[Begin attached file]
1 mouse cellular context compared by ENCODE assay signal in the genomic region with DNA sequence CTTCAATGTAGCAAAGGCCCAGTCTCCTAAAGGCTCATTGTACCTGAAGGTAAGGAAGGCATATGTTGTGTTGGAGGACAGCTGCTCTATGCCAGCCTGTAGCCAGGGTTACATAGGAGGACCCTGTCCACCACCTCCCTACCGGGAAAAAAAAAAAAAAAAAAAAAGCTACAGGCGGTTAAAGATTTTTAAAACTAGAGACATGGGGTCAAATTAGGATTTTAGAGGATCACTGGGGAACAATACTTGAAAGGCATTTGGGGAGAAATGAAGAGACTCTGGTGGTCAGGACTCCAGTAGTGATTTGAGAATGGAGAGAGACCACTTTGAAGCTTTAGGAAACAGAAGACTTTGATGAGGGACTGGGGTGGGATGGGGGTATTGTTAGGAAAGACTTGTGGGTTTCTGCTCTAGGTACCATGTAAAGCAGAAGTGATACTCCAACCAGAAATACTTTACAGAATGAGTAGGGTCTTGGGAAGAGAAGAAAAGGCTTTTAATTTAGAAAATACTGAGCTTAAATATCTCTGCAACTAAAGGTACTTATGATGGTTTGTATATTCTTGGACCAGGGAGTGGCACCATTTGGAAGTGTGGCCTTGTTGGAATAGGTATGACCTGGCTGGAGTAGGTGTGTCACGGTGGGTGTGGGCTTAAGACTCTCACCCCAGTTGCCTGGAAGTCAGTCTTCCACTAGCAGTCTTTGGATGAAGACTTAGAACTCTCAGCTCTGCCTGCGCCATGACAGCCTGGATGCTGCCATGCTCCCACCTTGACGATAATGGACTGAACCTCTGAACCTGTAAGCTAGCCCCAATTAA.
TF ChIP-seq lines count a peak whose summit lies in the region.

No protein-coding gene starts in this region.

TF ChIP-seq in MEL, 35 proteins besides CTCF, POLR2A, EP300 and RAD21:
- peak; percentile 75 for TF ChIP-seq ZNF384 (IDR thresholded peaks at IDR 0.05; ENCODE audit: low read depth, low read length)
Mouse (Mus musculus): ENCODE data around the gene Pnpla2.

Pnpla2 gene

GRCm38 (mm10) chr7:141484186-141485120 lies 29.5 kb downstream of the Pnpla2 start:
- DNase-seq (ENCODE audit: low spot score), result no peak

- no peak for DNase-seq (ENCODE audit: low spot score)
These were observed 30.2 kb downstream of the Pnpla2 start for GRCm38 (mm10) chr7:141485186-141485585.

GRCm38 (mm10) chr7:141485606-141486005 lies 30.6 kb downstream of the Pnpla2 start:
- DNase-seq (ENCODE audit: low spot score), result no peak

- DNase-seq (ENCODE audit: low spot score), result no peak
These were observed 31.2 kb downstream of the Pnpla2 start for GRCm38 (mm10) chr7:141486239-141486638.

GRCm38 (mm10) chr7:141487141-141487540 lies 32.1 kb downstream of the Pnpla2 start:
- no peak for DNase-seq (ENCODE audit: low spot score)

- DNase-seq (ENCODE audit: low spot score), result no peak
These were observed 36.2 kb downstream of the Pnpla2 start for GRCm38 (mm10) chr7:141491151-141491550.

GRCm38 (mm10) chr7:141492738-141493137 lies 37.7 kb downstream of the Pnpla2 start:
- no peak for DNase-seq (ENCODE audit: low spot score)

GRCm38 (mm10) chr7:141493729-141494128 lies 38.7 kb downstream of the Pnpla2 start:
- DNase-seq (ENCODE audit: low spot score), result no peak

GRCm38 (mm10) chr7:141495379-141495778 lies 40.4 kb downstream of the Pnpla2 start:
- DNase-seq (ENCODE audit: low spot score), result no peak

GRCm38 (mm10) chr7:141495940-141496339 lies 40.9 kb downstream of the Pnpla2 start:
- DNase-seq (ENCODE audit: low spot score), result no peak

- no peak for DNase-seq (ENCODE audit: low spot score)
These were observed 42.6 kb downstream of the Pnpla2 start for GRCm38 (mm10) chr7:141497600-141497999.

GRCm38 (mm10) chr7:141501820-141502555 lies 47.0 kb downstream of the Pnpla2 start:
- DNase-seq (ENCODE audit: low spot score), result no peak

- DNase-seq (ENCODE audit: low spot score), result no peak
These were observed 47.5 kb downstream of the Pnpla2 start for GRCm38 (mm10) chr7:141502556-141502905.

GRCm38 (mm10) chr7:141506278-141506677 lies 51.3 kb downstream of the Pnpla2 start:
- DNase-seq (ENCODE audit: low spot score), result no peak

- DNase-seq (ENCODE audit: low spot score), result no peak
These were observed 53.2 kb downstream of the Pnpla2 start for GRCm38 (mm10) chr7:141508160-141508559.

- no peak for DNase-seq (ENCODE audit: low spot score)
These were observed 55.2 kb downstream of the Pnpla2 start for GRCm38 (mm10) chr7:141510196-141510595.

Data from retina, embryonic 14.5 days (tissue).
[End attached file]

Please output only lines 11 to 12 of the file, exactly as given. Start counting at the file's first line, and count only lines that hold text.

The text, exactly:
These were observed 30.2 kb downstream of the Pnpla2 start for GRCm38 (mm10) chr7:141485186-141485585.

GRCm38 (mm10) chr7:141485606-141486005 lies 30.6 kb downstream of the Pnpla2 start: